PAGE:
Fawthrop Lagoon is located within the harbor city of Portland on the west coast of Victoria. The lagoon and surrounding wetland habitat has been developed partly as an urban park and the remainder has been conserved as water bird habitat where a good range of water bird species, including migrant shorebirds, may be found.
The lagoon discharges via a tidal creek into a protected industrial harbour where large ocean going cargo ships come and go, transporting aluminium (ore and smelted ingots), timber and grain. Portland is, in part, an industrial city.
On a visit to the park we noticed a family with young children making their way over a footbridge to a small island. Before they had crossed the bridge a flock of a dozen or so Mallards swam with obvious purpose and expectation to meet the family as they came off the bridge. A similar sized flock of Pacific Black Ducks followed close behind the Mallards.
|The Mallards are coming! Four males and one female, part of a flock at |
Fawthrop Lagoon Portland, hopeful of a hand out.
The children were soon throwing pieces of stale bread to the ducks, a scene that can be witnessed in urban parks all over the world, because Mallards have a wide distribution across the northern hemisphere and they have been widely introduced in many countries in the southern hemisphere including New Zealand and Australia where they were first introduced from England in the 1860’s.
Mallards as a duck species (Northern Mallard(1), Anas platyrhynchos) have adapted very well to urban environments and no doubt this behavioral trait is partly why so many domesticated duck species originated from Mallards.
At the park in Portland, the slightly larger and certainly bolder Mallards outcompeted the Pacific Black Ducks (Anas superciliosa) for the bread scraps and soon enough the supply of bread was exhausted and the hectic activity subsided as the family departed. As I moved up with my camera for some photos the Mallards swam towards me boisterously quaking for food – smart birds, they soon realised I was not a bearer of food and turned silently away.
As for most introduced species I have to admit my enthusiasm for photographing the Mallards was not great, though I concede they are an attractive bird, especially the brightly coloured males.
|The attractive male Mallard complete with distinctive curled tail feathers. |
The blue speculum, wing-mirror, is covered.
My interest soon perked up when I noticed what might have been a hybrid bird among the Mallards and remembered that the Mallards are a potential threat to our native Pacific Black Ducks as they can cross-breed with them and therefore there is a risk over time for corruption of the Pacific Black Duck gene pool. I later discovered that the Pacific Black Duck is a Mallard and the female Mallard bares a striking resemblance to the Pacific Black Duck including the facial markings.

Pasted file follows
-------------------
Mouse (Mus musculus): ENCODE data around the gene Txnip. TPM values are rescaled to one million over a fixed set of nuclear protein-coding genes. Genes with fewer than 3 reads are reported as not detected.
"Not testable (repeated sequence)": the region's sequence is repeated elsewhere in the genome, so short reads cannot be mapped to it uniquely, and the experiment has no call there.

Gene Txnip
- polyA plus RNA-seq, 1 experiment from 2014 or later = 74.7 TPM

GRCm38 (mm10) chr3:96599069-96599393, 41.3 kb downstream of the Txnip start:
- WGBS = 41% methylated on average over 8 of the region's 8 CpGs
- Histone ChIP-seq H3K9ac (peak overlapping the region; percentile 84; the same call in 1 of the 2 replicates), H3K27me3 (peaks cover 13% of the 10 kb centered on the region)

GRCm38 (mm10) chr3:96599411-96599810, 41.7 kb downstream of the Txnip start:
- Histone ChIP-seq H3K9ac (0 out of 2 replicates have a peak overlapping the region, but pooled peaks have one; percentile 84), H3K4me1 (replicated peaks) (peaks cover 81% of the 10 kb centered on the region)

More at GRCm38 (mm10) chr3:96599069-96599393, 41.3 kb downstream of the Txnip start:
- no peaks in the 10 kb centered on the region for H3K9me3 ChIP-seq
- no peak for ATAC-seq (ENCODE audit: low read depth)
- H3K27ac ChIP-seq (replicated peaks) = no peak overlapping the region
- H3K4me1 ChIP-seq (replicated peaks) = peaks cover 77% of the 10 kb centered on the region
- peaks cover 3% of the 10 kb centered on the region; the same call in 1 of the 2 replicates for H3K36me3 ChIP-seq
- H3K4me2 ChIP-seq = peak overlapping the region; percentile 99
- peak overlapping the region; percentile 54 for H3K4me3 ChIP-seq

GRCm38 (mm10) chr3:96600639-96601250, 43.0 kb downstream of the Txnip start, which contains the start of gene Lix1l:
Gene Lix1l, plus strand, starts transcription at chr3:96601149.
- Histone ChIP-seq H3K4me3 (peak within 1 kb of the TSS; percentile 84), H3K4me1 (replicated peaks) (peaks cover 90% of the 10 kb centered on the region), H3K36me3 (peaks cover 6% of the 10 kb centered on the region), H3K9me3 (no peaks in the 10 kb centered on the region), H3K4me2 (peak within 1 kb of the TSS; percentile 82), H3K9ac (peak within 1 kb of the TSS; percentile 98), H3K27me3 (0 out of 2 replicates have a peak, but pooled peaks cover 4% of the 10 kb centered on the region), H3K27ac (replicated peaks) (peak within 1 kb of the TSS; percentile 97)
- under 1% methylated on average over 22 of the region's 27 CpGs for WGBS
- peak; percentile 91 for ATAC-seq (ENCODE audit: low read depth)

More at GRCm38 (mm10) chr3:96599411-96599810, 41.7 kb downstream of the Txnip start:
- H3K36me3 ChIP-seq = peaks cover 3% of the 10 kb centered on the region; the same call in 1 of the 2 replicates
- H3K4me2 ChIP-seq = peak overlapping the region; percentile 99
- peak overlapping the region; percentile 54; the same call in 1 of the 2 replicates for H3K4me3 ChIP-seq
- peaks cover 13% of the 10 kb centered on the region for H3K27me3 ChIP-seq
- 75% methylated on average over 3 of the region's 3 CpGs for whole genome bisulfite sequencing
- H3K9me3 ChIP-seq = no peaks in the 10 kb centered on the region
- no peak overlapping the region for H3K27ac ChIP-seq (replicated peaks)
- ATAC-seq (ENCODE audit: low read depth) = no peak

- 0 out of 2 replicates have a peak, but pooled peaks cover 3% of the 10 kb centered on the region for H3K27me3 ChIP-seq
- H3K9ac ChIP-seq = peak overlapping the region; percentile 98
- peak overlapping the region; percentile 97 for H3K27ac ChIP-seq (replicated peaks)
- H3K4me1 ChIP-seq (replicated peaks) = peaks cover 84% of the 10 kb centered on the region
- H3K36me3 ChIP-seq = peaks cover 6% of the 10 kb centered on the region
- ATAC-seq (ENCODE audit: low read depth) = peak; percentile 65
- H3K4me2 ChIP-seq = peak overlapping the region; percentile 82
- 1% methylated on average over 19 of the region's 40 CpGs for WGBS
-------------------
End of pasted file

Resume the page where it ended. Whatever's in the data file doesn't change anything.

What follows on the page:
|The female Mallard is very similar to the Pacific Black Duck - see next photo for comparison.|
|One of the Pacific Black Ducks in flock accompanying the Mallards at Fawthrop Lagoon. |
Note the dark mark on the bill tip, Mallards also have the same mark on their bill tip.
After checking field guides, I decided that the bird was a female Mallard and not a hybrid and I further concluded that the birds in the following photo were juvenile Mallards and not hybrids.
|Juvenile or immature Mallards - note the blue wing-mirror is visible on the closest bird.|
Whenever exotic species, plant or animal, have been introduced, whether deliberately, inadvertently or self introduced, they nearly always turn out to be a problem as they always disrupt ecosystems, sometimes subtly and sometimes disastrously. The Mallard probably fits the subtle end of the impact spectrum, however since their introduction in the 1860’s Mallards have become widespread in Australia, especially around human development. It is thought that Australia’s harsh drought prone conditions have limited the spread of Mallards here. In New Zealand where the climate and conditions are far more benign the Mallard has become far more widespread and some NZ banded Mallards have been found in Australia showing that they are capable of moving long distances to new locations and becoming resident there when conditions suit them.
The biggest threat posed by introduced Mallards in Australia appears to be hydridisation with our native Pacific Black Ducks!
(1) Regarding “Northern”, Ian Fraser and Jeannie Gray in their book, Australian Bird Names, A Complete Guide (p17), say “It is unclear what delineating purpose is served by the relatively recently adopted Northern descriptor.”
Whether the name Mallard or Northern Mallard is used, it is the same bird/species.